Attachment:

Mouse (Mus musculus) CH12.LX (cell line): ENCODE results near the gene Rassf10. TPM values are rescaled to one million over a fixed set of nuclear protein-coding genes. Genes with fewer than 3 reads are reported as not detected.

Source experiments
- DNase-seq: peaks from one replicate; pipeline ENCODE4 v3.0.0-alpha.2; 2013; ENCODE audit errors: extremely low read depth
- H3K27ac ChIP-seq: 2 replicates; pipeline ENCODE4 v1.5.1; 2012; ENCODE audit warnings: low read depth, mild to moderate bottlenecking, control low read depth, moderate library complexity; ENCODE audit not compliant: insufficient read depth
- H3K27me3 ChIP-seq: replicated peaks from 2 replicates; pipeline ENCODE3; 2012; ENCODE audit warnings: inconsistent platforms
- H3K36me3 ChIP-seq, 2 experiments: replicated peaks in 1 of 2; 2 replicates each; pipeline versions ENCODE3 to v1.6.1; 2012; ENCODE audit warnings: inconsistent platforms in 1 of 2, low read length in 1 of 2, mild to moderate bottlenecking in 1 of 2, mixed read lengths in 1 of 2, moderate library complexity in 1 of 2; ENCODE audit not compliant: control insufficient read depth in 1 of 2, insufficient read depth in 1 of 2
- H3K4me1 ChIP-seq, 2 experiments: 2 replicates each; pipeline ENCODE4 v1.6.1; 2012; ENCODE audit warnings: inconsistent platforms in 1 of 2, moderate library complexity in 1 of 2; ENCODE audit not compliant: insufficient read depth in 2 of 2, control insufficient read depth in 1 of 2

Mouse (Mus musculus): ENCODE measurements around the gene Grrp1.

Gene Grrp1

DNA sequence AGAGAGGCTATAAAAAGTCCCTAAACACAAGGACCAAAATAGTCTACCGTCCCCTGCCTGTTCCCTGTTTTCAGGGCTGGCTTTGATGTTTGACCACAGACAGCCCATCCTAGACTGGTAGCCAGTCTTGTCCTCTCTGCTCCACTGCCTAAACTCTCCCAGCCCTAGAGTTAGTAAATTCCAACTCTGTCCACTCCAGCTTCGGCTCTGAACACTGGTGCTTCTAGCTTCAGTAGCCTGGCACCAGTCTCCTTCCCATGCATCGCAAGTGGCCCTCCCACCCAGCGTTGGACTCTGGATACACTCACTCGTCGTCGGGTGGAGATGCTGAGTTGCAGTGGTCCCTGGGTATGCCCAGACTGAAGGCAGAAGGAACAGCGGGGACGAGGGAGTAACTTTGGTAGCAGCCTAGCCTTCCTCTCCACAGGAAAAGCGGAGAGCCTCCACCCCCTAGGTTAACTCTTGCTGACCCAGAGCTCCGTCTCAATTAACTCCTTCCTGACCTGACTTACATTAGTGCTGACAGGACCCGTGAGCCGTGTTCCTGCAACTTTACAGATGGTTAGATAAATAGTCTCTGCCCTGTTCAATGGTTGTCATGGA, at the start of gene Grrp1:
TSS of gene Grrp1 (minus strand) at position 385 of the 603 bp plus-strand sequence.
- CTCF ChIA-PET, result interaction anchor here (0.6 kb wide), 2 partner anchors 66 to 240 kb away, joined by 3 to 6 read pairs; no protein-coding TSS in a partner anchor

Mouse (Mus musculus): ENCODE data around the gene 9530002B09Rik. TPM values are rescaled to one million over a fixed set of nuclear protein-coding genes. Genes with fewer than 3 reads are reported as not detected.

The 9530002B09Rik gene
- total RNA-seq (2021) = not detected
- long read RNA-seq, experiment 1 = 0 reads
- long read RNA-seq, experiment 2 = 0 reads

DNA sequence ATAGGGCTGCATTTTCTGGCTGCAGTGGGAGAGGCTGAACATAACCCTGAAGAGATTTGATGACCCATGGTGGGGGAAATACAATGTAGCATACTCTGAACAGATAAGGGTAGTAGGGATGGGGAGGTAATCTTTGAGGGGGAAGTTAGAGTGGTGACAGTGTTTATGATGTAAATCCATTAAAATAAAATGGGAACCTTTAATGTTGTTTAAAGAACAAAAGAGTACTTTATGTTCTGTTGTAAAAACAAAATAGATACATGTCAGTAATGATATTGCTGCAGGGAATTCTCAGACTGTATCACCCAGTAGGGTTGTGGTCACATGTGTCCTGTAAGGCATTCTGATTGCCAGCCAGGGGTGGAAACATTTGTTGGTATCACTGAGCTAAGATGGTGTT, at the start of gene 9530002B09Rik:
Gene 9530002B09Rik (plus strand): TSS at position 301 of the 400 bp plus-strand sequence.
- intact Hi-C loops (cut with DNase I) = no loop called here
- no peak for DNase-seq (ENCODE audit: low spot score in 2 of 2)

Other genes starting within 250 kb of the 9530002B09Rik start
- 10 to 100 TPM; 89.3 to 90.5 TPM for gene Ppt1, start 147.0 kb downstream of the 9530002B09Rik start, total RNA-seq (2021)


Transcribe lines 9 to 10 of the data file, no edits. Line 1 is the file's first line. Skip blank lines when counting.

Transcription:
Gene Grrp1

DNA sequence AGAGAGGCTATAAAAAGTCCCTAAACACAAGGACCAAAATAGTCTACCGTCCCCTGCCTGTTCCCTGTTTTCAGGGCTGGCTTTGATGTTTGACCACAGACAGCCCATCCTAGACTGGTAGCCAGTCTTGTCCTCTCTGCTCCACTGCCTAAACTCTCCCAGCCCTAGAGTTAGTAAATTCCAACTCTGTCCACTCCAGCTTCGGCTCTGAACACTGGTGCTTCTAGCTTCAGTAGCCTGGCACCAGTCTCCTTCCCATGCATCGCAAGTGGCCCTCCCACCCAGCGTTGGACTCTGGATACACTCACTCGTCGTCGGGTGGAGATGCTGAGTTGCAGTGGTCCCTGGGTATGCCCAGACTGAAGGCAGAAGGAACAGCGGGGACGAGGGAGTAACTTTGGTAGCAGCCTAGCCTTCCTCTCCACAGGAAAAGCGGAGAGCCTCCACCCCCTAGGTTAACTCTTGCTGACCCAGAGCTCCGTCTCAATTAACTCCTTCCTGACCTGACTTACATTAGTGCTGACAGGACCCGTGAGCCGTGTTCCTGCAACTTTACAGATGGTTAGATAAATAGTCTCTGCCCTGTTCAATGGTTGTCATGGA, at the start of gene Grrp1: